Buddhist Compassion Relief Tzu Chi Foundation

Feb 25th
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Home Feature Stories Great Love After Asia Tsunami Tzu Chi Medical Teams to Sri Lanka - Multiple roles of doctors and nurses

Tzu Chi Medical Teams to Sri Lanka - Multiple roles of doctors and nurses

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Tzu Chi Medical Teams to Sri Lanka
Multiple roles of doctors and nurses
Training local medical volunteers
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Multiple roles of doctors and nurses
Many patients were suffering from upper trachea infections as a result of choking on water, so all the cold syrup was used up in under three days. Fortunately, the medical team had also brought with them many alternatives. However, for many of the younger patients, the pharmacist had to cut pills in half, grind them into powder, and add water to dilute them to the right amount. The whole process was very time-consuming and it was impossible to meet the demands of the waiting patients.

To prevent patients from becoming annoyed and impatient as they waited, Tu Ping-hsu, a deputy chief nurse from Hualien Tzu Chi Hospital who was helping at the pharmacy, suddenly had an idea: while shaking some medicine, he purposely shook it very forcibly as if he was making a cocktail. Laughter erupted from the children watching him, and for a moment or two this joy alleviated the misery of the waiting patients.

Dr. Wu Chao-chun also helped out at the pharmacy. When a particular medicine was out of stock and an alternative medicine had to be used, he would immediately notify all of the doctors. The pharmacists then did not have to run between the doctors and the pharmacy to confirm prescriptions, and instead they could concentrate their efforts on dispensing medicines to patients with as little delay as possible.

Fixed and mobile clinics
Surgeon Li Wei-che remembered 11-year-old Supun Tharanga very clearly. The boy had been pulled into the sea and swept along for two kilometers (1.2 miles) before being rescued. Rocks, lumber, and other debris had kept hitting him and caused a significant number of serious injuries. On the young boy's left hand, a large section of flesh was missing. When his father first accompanied Tharanga to the free clinic, the boy's entire body was covered with injuries, and a wound on his left elbow was cut open to the bone. He was also suffering from a serious infection.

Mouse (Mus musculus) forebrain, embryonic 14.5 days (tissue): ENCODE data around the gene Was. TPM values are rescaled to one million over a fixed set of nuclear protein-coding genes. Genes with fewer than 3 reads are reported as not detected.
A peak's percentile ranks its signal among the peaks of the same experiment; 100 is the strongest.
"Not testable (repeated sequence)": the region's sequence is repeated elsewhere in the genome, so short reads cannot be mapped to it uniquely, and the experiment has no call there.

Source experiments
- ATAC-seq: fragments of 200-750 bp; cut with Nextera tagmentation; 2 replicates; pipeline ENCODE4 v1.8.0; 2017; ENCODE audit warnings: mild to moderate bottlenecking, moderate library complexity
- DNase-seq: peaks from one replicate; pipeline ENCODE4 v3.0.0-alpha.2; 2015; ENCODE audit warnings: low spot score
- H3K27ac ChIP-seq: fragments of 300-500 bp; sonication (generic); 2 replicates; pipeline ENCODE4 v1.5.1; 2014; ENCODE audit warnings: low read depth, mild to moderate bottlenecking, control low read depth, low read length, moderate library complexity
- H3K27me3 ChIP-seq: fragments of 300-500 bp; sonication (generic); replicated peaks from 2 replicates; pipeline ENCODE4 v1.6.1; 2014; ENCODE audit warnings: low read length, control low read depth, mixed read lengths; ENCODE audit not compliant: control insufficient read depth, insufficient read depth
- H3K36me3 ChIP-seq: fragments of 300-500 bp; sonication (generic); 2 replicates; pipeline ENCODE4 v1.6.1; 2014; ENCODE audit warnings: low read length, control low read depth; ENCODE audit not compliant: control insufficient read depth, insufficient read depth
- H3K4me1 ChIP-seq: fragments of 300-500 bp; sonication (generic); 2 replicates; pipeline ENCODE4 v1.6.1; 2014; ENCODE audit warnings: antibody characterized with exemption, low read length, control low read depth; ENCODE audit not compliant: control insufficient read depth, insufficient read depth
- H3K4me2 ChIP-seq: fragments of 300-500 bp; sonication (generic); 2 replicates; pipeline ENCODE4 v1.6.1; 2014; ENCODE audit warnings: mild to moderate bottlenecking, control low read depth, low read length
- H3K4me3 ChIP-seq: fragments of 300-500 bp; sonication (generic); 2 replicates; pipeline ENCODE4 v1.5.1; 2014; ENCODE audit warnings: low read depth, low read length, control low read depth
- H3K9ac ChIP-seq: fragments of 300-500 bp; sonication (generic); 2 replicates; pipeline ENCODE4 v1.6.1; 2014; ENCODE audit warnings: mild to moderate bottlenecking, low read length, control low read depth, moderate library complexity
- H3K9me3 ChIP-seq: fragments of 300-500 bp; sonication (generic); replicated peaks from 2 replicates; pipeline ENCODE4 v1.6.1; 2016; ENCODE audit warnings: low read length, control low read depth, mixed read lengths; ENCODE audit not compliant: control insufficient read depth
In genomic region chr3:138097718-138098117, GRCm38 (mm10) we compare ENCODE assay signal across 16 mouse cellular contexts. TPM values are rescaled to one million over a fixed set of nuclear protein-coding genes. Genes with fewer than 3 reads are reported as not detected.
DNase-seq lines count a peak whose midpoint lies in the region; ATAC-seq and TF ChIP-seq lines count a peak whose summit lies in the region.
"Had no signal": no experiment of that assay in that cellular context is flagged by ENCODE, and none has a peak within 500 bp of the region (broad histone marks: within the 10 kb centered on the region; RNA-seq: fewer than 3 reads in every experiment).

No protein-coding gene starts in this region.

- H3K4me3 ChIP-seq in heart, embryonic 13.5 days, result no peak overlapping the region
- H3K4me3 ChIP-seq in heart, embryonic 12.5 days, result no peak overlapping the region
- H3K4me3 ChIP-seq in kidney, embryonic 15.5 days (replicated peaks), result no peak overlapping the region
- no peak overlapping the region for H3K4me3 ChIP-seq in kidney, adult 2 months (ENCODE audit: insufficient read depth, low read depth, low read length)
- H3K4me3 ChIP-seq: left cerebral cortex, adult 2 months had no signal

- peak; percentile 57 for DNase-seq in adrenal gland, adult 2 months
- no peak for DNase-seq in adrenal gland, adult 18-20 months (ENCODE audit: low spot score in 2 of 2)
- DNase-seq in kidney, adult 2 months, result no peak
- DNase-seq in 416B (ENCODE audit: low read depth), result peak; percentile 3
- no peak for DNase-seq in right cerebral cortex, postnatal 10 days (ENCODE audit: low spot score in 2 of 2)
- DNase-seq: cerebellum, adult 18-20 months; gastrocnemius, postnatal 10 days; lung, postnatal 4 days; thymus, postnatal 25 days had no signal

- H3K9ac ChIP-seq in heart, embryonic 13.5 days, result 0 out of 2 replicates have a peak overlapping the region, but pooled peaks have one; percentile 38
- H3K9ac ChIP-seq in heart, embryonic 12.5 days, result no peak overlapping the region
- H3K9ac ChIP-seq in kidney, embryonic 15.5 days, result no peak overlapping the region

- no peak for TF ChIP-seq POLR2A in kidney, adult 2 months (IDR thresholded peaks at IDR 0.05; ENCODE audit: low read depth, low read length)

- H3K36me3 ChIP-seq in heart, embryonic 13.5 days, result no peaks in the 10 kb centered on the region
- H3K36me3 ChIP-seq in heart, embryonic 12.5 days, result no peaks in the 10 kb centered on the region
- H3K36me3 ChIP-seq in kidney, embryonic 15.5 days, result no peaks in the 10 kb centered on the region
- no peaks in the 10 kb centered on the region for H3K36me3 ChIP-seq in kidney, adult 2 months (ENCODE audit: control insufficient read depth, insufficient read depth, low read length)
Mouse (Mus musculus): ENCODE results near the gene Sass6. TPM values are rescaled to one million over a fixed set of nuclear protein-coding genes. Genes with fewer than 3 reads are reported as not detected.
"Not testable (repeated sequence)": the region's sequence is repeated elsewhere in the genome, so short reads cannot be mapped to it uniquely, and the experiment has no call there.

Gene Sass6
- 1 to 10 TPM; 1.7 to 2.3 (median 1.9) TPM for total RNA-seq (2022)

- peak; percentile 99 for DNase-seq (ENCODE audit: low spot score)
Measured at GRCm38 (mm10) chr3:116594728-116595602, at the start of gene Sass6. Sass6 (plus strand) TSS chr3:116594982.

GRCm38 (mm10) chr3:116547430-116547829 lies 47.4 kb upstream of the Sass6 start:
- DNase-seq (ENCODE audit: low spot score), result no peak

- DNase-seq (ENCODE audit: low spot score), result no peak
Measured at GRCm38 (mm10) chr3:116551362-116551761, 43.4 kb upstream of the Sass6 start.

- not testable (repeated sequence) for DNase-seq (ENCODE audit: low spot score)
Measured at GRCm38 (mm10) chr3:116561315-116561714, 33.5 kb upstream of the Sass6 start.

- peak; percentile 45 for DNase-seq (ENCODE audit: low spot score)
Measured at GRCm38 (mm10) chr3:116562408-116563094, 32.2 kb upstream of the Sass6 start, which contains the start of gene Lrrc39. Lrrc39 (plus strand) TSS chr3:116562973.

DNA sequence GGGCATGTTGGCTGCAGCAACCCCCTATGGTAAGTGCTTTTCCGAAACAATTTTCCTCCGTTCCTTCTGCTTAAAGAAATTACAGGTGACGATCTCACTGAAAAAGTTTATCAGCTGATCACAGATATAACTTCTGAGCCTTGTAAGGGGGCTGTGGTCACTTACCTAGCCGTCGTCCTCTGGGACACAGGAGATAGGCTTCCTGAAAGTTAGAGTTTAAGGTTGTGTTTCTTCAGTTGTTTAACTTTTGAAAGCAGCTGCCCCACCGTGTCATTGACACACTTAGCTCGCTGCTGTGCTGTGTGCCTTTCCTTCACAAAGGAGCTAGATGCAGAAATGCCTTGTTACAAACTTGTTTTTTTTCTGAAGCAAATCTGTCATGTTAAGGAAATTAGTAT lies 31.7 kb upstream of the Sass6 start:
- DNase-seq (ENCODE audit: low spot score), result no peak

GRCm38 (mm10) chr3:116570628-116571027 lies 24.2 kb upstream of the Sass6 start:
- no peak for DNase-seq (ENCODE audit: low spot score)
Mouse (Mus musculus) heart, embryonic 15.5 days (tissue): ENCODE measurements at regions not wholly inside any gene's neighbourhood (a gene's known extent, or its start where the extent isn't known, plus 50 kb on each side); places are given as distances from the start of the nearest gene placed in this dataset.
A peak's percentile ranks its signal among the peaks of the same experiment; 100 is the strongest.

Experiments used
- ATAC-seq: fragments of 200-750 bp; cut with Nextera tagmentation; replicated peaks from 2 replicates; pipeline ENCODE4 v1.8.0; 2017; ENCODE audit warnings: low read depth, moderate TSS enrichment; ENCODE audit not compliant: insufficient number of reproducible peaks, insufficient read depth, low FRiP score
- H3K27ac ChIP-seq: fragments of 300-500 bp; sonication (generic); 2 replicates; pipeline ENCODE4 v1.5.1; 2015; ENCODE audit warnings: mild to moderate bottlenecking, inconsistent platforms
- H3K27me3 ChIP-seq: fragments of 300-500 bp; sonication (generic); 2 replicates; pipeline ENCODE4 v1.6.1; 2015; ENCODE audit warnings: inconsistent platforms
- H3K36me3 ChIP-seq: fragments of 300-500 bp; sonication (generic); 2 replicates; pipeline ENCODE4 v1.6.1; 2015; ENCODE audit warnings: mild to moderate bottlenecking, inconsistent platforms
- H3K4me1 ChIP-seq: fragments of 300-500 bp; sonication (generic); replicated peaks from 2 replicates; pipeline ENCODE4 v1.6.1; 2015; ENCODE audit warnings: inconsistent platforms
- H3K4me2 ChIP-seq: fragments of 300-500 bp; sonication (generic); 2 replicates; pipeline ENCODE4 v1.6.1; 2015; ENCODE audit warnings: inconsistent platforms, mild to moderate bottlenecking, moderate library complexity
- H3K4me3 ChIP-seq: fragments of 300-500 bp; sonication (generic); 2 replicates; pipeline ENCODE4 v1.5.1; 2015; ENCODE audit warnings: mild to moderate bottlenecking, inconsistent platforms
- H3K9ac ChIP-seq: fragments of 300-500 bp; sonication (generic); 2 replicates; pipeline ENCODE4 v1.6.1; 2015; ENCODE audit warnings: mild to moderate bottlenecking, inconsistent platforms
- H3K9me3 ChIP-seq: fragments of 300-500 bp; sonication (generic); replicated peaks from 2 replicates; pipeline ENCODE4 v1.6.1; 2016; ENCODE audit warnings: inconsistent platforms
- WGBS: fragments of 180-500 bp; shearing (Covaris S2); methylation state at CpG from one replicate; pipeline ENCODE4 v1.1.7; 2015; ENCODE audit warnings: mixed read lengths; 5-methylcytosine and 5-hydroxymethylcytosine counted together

When Dr. Li and an anesthesiologist tried to anesthetize the boy before treatment, three adults had to hold the struggling boy down. At every injection he received, Tharanga would let out a bloodcurdling shriek of terror.

This young boy, who could at first endure no pain, came the following day to have his dressing changed, and by the third day his fear had vanished completely; his mischievous behavior even made the doctor smile.

In addition to treating patients at the station, the medical team also carried out mobile clinics, so that they could help people who could not travel, and at the same time learn more about the survivors' lives in order to find out how to help them more thoroughly.

Doctors and nurses simply carried their medical kits with them to villages and neighborhoods and set up tables and chairs under trees or in the open to treat any patients who showed up. They also went to refugee shelters to see if anyone required their medical services.

Once when plastic surgeon Chang Chia-ning was treating a patient outside in the open air, the scorching sun was burning her scalp and she was sweating profusely. It was hard work, but Dr. Chang said that her sweating was more bearable than the patient's bleeding. If she could help the patient, her discomfort meant nothing.

Dr. Yang Chih-kuo of the respiratory therapy department noticed a woman with an emaciated face and grieving expression and knew instantly that the woman was suffering from severe psychological trauma. Her three children had been killed in the tsunami. The woman had not eaten in three days; sometimes she would weep inconsolably and at other times she would stay completely silent.

Dr. Yang gave her a sedative shot. While he was pondering what to do next, the manager of the company where the woman worked approached and said that he would like to pay for her future medical costs. The manager asked the doctor to prescribe all the necessary medicines and nutritional supplements so that he could continue to buy them later on.

"We could understand the woman's grief," said Dr. Yang, "but I was touched that someone was willing to help her." He added that the medical services were only a temporary measure; what was far more important was that the survivors helped one another to overcome the tragedy that had affected them all.


" Bodhisattvas are not idols made of wood; real Bodhisattvas are people who eat, talk, work, and relieve suffering in times of need. "
Jing-Si Aphorism

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